Chronic abdominal pain describes persistent or recurrent pain anywhere in the abdomen, which includes the area from the lower edge of the rib cage to the pelvic bone. The digestive organs, including the stomach, liver, gallbladder, pancreas, small intestine and colon, occupy the abdominal cavity. Infections, inflammation, tumors or other abnormalities of the abdominal organs can cause chronic abdominal pain.
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Inflammatory Bowel Diseases
Inflammatory bowel diseases are chronic, relapsing disorders affecting the small intestine and colon. The Cleveland Clinic explains that the two variants of inflammatory bowel disease--ulcerative colitis and Crohn’s disease--typically cause episodic, chronic abdominal pain. The pattern of pain mirrors the level of activity of the disease and the areas of intestinal involvement. Ulcerative colitis characteristically affects the colon and rectum. Crohn’s disease may affect any area of the digestive tract, with the small intestine most frequently involved. The Crohn’s and Colitis Foundation of America says that up to 1 million Americans are living with inflammatory bowel disease.
Celiac disease, also known as gluten-sensitive enteropathy, is a disorder of the small intestine in which ingestion of gluten-containing foods provokes an aggressive immune response. The absorptive structures of the small intestine sustain damage, leading to a markedly reduced capacity to absorb nutrients. Abdominal pain and gas, weight loss and bloating result. Foods containing wheat, rye or barley contain gluten, as do certain medicines and over-the-counter supplements and vitamins. Complete elimination of dietary gluten permits healing of previous intestinal damage and restoration of normal nutrient absorption. The National Institute of Diabetes and Digestive and Kidney Diseases reports that an estimated one out of 133 people in the United States has gluten-sensitive enteropathy.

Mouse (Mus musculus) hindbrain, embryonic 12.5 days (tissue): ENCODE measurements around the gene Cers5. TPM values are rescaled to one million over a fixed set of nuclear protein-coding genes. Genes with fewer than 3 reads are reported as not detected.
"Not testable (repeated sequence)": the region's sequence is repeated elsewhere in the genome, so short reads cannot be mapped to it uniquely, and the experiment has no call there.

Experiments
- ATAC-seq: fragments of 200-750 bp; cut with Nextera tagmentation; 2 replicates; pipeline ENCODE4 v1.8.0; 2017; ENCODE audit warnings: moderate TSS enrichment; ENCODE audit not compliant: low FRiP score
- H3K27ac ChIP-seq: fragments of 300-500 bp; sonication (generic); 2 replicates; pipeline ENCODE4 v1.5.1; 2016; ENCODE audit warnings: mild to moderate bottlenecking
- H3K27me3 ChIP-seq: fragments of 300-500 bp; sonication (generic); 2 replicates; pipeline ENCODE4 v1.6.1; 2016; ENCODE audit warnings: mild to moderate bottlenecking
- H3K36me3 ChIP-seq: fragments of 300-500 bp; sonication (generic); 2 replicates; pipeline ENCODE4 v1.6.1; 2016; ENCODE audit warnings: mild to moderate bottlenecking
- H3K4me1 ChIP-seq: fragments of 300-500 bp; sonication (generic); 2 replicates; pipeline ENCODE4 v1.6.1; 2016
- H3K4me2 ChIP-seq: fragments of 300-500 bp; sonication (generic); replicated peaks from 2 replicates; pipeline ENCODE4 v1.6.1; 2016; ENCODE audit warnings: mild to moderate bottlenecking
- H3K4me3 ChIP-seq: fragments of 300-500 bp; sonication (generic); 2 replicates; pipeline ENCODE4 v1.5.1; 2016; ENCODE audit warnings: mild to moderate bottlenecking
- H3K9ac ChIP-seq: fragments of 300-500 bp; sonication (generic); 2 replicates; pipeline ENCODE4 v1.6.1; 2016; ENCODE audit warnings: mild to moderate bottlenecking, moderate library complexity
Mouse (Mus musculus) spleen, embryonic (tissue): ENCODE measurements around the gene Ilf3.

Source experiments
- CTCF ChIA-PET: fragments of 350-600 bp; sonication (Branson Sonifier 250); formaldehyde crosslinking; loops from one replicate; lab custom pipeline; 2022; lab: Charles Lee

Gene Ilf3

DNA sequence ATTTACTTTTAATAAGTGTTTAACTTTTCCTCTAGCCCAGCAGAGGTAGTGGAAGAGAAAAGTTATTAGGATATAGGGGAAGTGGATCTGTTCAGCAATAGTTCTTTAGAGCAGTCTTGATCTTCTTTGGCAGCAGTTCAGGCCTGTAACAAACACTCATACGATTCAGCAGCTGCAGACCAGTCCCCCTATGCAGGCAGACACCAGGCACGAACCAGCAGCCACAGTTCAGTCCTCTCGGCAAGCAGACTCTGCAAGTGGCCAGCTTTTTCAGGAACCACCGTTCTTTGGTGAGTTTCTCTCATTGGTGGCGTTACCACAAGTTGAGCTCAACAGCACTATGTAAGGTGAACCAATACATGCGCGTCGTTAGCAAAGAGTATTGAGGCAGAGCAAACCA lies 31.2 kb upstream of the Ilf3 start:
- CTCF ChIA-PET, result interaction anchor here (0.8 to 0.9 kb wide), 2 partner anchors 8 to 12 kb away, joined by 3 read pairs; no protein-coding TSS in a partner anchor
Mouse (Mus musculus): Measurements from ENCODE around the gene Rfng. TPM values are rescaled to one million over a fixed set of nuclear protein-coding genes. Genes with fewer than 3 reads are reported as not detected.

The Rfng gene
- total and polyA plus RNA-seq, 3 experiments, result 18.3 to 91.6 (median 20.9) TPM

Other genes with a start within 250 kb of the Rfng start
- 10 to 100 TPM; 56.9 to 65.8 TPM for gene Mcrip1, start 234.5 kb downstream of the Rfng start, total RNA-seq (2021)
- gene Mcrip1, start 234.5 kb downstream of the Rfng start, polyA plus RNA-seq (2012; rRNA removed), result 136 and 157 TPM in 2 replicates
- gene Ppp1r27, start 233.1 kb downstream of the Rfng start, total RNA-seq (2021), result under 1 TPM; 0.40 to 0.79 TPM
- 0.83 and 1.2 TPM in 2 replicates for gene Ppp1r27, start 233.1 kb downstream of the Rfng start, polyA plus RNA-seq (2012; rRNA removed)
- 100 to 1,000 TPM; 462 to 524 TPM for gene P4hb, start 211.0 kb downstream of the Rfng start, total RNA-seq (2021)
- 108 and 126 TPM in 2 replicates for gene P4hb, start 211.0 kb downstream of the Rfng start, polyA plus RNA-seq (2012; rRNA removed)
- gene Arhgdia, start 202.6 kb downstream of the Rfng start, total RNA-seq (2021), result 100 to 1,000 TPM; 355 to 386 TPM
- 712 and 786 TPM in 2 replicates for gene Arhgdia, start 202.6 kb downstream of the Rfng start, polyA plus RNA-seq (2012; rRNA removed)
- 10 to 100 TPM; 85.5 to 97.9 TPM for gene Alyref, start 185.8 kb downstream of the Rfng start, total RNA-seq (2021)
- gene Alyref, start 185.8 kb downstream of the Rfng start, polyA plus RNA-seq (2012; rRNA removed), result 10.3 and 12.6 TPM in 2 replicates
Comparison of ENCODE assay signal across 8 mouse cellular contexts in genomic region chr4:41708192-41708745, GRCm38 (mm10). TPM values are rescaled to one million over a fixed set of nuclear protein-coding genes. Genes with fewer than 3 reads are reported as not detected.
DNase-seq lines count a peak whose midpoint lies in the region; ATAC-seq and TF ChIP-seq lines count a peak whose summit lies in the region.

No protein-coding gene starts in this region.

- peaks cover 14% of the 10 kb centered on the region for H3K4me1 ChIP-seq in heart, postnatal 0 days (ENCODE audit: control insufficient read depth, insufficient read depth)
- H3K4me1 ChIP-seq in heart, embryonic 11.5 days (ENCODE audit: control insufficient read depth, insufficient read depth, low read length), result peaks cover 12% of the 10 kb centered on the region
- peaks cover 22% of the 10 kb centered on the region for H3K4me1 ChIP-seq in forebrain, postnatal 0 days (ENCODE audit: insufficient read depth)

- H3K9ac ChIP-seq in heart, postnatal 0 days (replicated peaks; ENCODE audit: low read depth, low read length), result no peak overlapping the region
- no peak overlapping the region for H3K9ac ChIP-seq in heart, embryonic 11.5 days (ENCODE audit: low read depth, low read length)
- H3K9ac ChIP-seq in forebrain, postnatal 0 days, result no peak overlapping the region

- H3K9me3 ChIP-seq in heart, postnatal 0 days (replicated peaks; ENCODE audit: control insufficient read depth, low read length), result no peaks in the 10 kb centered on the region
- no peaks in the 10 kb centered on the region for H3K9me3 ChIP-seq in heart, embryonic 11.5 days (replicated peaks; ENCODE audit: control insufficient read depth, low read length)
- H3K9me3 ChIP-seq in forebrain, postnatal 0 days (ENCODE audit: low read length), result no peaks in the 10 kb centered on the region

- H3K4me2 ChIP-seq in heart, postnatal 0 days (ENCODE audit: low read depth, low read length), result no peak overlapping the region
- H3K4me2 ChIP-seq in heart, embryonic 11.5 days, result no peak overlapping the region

Persistent inflammation of the pancreas with concomitant destruction of the organ tissues defines chronic pancreatitis. Chronic, severe abdominal pain proves a hallmark symptom of this condition. In a 2007 review article published in American Family Physician, Dr. Rajasree Nair and colleagues report that alcohol abuse accounts for approximately 70 percent of cases of chronic pancreatitis. Other possible causes include autoimmune disease, cystic fibrosis, chronic renal failure, hyperparathyroidism, primary biliary cirrhosis and tumors in or near the pancreas. Treatment varies according to the underlying cause of the condition.
Repeated gallbladder attacks among people with gallstones may lead to unrelenting gallbladder inflammation, a condition termed chronic cholecystitis. Inflammation causes scarring of the gallbladder wall and shrinkage of the organ. According to “The Merck Manual for Healthcare Professionals,” episodic attacks of gallbladder pain, usually in the right upper region of the abdomen, typify chronic cholecystitis. Nausea and abdominal tenderness may occur, but fever is notably absent. Surgical removal of the gallbladder remains the definitive treatment for chronic cholecystitis.